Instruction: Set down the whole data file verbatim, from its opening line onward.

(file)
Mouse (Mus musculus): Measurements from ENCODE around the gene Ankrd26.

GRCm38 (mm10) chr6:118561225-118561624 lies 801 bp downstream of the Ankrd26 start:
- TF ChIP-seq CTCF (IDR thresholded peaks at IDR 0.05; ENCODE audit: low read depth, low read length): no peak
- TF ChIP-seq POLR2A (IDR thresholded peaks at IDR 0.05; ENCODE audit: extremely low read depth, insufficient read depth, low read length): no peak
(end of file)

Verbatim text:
Mouse (Mus musculus): Measurements from ENCODE around the gene Ankrd26.

GRCm38 (mm10) chr6:118561225-118561624 lies 801 bp downstream of the Ankrd26 start:
- TF ChIP-seq CTCF (IDR thresholded peaks at IDR 0.05; ENCODE audit: low read depth, low read length): no peak
- TF ChIP-seq POLR2A (IDR thresholded peaks at IDR 0.05; ENCODE audit: extremely low read depth, insufficient read depth, low read length): no peak